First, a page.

William Butler Yeats

(13 June 1865 – 28 January 1939 / County Dublin / Ireland)

Crazy Jane Talks With The Bishop - Poem by William Butler Yeats

I met the Bishop on the road
And much said he and I.
'Those breasts are flat and fallen now,
Those veins must soon be dry;
Live in a heavenly mansion,
Not in some foul sty.'

'Fair and foul are near of kin,
And fair needs foul,' I cried.
'My friends are gone, but that's a truth
Nor grave nor bed denied,
Learned in bodily lowliness
And in the heart's pride.

'A woman can be proud and stiff
When on love intent;
But Love has pitched his mansion in
The place of excrement;
For nothing can be sole or whole
That has not been rent.'


Comments about Crazy Jane Talks With The Bishop by William Butler Yeats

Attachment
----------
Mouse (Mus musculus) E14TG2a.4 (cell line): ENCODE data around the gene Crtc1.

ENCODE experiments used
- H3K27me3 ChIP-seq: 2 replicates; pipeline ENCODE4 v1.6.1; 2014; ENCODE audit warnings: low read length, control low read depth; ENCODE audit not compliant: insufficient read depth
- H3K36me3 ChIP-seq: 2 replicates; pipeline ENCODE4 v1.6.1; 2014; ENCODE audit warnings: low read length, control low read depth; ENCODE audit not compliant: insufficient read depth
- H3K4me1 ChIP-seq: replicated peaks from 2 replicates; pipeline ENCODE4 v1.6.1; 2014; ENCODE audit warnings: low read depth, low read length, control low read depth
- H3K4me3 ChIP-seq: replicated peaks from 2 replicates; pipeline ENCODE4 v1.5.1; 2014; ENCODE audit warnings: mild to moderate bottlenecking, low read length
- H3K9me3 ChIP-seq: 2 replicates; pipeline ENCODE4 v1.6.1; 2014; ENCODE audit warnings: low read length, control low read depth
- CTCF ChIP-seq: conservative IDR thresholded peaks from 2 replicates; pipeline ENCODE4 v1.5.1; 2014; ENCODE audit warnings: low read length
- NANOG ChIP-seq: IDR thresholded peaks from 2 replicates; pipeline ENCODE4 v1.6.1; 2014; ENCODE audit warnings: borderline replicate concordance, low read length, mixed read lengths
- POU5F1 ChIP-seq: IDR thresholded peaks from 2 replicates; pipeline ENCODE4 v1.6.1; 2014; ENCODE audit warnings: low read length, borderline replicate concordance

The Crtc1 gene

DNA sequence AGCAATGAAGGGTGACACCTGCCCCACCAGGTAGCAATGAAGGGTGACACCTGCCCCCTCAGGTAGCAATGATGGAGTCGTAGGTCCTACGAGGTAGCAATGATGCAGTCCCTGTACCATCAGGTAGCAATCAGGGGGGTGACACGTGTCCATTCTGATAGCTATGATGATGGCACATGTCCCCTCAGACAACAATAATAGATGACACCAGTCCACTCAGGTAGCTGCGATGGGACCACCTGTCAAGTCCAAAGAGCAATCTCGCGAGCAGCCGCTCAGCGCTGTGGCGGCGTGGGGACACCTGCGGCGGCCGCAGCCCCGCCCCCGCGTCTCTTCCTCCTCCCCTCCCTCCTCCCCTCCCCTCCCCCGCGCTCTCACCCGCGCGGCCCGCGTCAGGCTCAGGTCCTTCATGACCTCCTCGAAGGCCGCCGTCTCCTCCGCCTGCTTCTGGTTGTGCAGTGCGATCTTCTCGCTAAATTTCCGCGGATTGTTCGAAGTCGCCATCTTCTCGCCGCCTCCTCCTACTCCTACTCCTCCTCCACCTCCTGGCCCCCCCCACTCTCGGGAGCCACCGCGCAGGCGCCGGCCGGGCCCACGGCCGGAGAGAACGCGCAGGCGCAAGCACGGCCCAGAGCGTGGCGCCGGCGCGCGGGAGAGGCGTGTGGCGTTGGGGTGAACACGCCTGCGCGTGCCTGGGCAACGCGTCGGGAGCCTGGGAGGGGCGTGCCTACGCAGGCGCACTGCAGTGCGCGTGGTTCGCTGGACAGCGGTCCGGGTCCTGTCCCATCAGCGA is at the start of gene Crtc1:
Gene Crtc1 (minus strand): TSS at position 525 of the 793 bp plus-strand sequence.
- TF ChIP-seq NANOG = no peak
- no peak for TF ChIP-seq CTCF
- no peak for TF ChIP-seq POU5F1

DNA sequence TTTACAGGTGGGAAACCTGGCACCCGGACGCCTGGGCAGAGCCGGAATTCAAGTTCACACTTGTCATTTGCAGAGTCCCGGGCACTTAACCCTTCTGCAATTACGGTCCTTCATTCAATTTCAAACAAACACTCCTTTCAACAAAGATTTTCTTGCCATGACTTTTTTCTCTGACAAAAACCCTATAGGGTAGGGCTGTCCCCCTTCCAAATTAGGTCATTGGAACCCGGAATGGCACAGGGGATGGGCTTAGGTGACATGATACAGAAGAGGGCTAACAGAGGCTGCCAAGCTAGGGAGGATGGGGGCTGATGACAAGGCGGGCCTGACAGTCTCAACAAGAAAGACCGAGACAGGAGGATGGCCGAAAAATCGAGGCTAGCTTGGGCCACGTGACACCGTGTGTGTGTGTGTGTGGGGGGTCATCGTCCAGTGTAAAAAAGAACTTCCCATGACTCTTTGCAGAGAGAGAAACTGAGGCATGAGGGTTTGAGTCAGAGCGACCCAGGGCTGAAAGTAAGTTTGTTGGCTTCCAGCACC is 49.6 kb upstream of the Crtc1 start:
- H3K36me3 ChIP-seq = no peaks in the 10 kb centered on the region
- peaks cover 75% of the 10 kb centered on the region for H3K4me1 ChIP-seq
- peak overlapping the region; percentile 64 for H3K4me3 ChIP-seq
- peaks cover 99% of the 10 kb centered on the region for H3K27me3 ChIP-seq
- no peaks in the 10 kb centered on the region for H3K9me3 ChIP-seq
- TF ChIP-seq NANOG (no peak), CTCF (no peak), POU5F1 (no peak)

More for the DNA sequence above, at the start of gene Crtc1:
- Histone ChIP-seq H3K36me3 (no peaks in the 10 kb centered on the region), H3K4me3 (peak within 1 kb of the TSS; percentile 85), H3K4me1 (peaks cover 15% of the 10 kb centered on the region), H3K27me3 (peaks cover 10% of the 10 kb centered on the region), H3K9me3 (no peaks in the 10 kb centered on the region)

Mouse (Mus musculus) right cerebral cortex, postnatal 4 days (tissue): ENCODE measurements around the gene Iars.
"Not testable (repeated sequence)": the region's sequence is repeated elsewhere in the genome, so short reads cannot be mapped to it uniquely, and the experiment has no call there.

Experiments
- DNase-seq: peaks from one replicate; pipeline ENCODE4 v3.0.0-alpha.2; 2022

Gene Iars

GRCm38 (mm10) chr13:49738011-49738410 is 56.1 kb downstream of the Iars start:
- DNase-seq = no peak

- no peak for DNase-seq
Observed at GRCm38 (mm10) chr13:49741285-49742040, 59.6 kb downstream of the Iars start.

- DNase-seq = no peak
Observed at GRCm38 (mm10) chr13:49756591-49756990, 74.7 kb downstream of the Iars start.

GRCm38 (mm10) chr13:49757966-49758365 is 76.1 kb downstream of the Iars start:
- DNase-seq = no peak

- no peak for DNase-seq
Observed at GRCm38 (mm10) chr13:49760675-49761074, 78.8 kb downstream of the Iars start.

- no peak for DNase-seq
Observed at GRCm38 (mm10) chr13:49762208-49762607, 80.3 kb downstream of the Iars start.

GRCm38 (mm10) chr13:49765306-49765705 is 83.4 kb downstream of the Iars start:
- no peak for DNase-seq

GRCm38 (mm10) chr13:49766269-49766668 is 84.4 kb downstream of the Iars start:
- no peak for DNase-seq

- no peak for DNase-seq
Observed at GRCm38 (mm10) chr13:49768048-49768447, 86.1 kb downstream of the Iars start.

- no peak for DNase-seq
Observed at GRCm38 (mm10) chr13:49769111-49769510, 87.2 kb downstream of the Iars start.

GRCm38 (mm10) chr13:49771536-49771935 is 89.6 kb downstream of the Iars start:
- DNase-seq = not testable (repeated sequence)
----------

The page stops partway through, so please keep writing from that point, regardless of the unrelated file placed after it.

• Rookie Trochilus Tales (12/18/2008 2:03:00 PM)

    Rob,

    No, I think Crazy Jane is responding to his admonition that she is getting older and should

    'Live in a heavenly mansion,
    Not in some foul sty.'

    She rejoins that 'foul and fair are near of kin, ' indeed, inextricably related.

    The last two lines are quite vivid, are they not, with plays on both the words 'sole' and 'whole.' (Report) Reply

    3 person liked.
    9 person did not like.
  • Rookie Rob Brennan (8/16/2006 1:01:00 AM)

    I don't think I really understand this poem. Is everything from 'My friends are gone..' to the the end spoken by the bishop? What do the last two lines mean? (Report) Reply

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Read poems about / on: pride, woman, truth, crazy, heart, love, women, friend



Poem Submitted: Monday, January 13, 2003



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